While sitting in the Corn Dolly having breakfast with my Dad, early this morning, we vowed not to talk about football.
All day I have had a sense of foreboding, the deep, nagging feeling that this was going to be Oxford all over again. No Tom Hopper means no starting number nine. Liam Bridcutt’s expected absence meant no viable holding midfielder in my eyes. With McGrandles, Jackson, Roughan and Walsh out, I just felt that I might spend yet another weekend away from social media, avoiding those who love our misfortune and bad luck.
Five years ago, on this weekend, we lost 2-0 at Dover. Burton lost at Norwich but drew 1-1 with QPR in the Championship three days later. That, for me, puts a little perspective on the game today, not just the result. It’s easy to forget where we’ve come from, and given the heady heights we hit last season, we’ve been spoiled to a degree. Here we sit (we’re all guilty), asking about why we have so many injuries, why this player or that player is in the side, and what do we know. Honestly?
Here’s what I thought I knew; our defence would be solid today, our midfield would struggle and although we’d threaten, we wouldn’t create anything real clear cut. We’re a team still playing towards fitness in places (Micahel’s words, not mine), and yet all of us, you and me (and my Dad) have opinions we think are gospel.
What was the truth of today’s game? On another Day, City win 5-1. On yet another day, we lose 5-2. That’s the type of game it was; frenetic at times, one both sides will feel they deserved something from but, on reflection, the right team won. I know it is easy for me to say that, but I do think we made more clear cut chances, and answered the questions we were asked more succinctly than our rivals.
The first half started at a crazy pace, with enough chances for it to be 2-2 before ten minutes were up. Dan N’Lundulu took a little while to warm up, but when he did, he showed a real presence. I recall away at Burton last season, praising Callum Morton for the way he stood up to Michael Bostwick, and I have to do the same to Dan. We know Bozzy; we know what he’s all about and how uncompromising and tough he is. When pep Guardiola spouts his shit about B teams in the EFL, it’s the likes of Bozzy he wants his players up against. Dan won’t have had an opponent quite like him in his career, and for me, he passed the test with flying colours. He didn’t score and maybe should have done (actually, there’s no maybe about it, his chance was one that I included in the 5-1 claim I made in the last paragraph), but he did put in a strong shift.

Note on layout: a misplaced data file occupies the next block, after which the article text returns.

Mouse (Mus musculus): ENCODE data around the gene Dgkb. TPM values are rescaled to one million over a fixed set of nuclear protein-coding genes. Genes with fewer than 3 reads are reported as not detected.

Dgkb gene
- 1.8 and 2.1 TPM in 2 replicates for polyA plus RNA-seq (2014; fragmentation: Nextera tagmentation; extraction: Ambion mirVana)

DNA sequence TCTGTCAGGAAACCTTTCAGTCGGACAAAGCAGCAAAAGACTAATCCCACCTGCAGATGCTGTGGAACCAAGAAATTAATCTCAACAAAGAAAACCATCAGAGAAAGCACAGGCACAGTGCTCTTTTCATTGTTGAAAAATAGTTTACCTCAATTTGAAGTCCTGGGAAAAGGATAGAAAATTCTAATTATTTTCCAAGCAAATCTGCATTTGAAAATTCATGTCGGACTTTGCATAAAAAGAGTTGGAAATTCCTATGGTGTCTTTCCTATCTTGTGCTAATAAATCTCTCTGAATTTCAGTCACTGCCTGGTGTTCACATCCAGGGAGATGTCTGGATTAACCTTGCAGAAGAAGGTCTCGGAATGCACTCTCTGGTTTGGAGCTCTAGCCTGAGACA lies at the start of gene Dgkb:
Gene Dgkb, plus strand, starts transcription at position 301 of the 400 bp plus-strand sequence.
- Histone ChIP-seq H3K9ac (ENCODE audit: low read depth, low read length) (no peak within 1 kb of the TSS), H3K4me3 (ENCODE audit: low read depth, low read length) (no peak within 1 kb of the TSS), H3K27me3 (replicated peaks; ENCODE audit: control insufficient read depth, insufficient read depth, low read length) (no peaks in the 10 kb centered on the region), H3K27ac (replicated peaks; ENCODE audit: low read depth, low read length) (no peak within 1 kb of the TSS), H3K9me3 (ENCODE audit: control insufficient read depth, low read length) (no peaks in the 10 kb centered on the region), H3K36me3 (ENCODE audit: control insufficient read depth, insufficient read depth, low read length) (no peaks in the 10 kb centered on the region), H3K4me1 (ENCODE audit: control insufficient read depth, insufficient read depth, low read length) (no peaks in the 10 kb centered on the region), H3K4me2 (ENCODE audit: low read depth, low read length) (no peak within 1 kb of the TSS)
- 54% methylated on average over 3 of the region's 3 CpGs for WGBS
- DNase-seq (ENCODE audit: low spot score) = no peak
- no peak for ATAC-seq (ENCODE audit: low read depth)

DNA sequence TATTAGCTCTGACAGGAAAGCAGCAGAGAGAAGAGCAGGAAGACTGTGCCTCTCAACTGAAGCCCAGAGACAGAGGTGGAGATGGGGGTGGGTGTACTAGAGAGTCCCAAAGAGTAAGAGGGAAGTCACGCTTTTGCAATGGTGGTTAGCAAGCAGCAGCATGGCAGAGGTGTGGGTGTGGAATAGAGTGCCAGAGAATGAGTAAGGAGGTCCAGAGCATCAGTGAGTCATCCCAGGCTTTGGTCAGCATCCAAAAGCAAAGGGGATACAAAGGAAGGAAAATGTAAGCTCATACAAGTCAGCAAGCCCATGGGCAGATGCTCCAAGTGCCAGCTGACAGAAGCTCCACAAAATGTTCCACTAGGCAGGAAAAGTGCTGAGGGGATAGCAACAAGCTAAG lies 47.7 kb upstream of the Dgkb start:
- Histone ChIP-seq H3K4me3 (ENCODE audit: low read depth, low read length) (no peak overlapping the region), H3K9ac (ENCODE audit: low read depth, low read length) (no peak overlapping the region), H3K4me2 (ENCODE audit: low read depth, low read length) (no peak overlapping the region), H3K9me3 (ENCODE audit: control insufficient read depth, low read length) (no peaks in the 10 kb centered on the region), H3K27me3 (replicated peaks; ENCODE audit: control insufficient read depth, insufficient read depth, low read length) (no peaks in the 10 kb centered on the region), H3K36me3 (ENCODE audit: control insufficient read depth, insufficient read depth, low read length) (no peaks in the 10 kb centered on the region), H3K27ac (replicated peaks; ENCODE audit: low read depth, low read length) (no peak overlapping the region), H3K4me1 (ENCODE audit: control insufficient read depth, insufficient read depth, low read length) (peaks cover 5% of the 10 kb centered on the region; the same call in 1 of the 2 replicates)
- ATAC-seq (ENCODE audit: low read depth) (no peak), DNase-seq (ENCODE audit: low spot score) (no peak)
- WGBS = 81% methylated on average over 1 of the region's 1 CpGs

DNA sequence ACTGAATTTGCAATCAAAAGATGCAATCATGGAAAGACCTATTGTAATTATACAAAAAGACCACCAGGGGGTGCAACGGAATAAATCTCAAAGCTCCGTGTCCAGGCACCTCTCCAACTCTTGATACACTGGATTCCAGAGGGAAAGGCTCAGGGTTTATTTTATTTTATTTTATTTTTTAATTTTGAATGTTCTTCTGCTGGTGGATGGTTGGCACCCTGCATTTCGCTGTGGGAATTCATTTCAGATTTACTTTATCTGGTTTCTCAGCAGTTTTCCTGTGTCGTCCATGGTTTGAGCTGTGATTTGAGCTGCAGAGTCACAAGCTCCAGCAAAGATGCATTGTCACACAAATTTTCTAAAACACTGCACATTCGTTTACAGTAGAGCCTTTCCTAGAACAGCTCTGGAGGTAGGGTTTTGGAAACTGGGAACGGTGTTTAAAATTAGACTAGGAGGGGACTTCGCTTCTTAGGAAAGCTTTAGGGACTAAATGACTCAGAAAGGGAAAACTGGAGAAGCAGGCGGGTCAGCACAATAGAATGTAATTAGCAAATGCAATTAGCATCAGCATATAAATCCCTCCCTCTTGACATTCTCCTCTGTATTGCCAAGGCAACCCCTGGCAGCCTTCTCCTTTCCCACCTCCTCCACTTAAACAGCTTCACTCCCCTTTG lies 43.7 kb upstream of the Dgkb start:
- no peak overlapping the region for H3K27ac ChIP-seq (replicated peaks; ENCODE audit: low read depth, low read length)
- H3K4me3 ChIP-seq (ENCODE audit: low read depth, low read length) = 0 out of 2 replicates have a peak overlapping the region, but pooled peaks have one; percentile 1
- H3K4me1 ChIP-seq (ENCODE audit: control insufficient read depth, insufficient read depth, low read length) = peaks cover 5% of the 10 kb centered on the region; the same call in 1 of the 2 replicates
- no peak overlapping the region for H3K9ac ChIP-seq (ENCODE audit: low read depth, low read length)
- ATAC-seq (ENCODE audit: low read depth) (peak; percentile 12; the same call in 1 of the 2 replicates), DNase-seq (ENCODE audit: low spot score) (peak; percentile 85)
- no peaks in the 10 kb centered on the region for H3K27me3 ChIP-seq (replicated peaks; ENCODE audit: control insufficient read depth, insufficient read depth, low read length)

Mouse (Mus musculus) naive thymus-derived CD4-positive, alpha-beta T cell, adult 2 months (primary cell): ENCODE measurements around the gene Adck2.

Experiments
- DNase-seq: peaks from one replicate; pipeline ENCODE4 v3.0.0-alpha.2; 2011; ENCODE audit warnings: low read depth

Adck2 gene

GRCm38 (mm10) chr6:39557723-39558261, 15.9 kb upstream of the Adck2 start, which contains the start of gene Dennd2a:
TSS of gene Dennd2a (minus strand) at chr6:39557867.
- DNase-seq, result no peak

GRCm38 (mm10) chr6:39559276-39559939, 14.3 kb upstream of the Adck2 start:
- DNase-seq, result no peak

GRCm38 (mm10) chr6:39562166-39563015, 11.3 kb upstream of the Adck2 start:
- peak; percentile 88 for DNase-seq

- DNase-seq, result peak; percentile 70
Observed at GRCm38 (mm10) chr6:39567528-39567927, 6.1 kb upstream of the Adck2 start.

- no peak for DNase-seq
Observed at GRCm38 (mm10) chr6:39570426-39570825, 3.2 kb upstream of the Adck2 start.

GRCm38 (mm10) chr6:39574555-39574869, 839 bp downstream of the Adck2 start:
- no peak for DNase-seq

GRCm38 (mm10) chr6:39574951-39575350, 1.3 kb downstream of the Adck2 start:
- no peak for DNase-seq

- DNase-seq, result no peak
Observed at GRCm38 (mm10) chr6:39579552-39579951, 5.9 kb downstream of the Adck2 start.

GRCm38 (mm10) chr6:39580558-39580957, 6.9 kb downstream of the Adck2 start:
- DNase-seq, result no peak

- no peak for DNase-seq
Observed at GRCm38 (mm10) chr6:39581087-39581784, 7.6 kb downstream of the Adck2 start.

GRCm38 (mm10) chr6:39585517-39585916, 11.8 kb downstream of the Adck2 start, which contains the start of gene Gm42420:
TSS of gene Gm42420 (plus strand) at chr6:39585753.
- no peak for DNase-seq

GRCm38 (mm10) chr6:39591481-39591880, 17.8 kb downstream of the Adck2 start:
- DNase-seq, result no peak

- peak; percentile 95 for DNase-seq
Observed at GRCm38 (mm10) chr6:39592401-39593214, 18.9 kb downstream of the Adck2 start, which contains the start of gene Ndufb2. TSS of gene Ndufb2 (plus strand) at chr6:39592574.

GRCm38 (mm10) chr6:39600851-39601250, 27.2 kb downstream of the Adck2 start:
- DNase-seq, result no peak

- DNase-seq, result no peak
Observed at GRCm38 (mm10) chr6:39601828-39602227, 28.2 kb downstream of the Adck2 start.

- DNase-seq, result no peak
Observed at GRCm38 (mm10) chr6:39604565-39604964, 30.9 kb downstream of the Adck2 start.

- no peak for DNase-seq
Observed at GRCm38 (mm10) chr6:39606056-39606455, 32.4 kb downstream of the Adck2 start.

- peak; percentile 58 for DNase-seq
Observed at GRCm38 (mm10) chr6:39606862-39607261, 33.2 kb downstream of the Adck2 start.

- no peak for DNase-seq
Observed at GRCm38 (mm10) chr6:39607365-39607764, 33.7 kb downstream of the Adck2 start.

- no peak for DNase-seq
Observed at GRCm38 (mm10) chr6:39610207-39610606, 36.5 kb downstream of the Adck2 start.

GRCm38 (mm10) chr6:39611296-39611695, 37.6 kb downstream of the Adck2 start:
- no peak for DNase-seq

I said it could have been 2-2 in the first ten minutes, and we did get a goal, and it was a corker. I’ve been praising Lewis Fiorini to anyone who’ll listen, and I even half prepared an article comparing his start for us to Joe Morrell’s two years ago. Morrell was excellent for us and I think Fiorini is going to be even better. On the day he signed, I’d seen him curling goals into the net from range in the Eerste Divisie and I was damn sure we’d see more of that from him. Four games, three goals and all of them feel a little different. On this occasion, he picked his spot low instead of top corner and for the third time in five away games, City got the opening goal.
Burton weren’t relaxing though, and they put us under some immediate pressure. The back four looks young: Montsma and Eyoma wouldn’t be everyone’s first choice, but they certainly had an afternoon to be proud of. I remarked that Lewis didn’t win an aerial battle against Ipswich, but he certainly did this afternoon; he had to. Burton aren’t quite Gillingham level long ball, but they are direct, they are strong and our very young side could easily have been bullied. Instead, they stood firm, led by a man I want to heap praise upon; Regan Poole.
I like Poole, I was enthused about him signing and when others piled on, I’ve always stuck up for him. I think he’s going to be huge for us and today was a defining moment in his Lincoln City career. He wasn’t a bit-part player; he wasn’t just a cog in the defensive unit; he was the talisman, the leader and the role model. He blocked, he headed and he encouraged, and for me, he was a worthy Man of the Match. By the way, he only turned 23 in June. I’ve seen him compared to Lee Beevers, a player who was 26 when he left the club. Poole has so much potential, and he’s a great character too. He proved a big point today about his role within the team. Yes, he’s 23, but he’s not one of the youngsters in terms of experience, not with more than 150 games behind him.
Josh Griffiths was brilliant, again. He’s another who had a slower start, got some stick, but has since proven his worth. I’m even going to go as far as to say his saves in the last three matches have been as good as Alex Palmer, and remember he’s four years younger. He made a couple of good saves in the first half, but better was to come. Mind you, it wasn’t all Burton; we were controlled in our defending and waited for the counter attack, one of which saw Dan NLundulu hit the post. It was a great advert for League One football, and at half time there’s no doubt Michael was the happier of the two managers.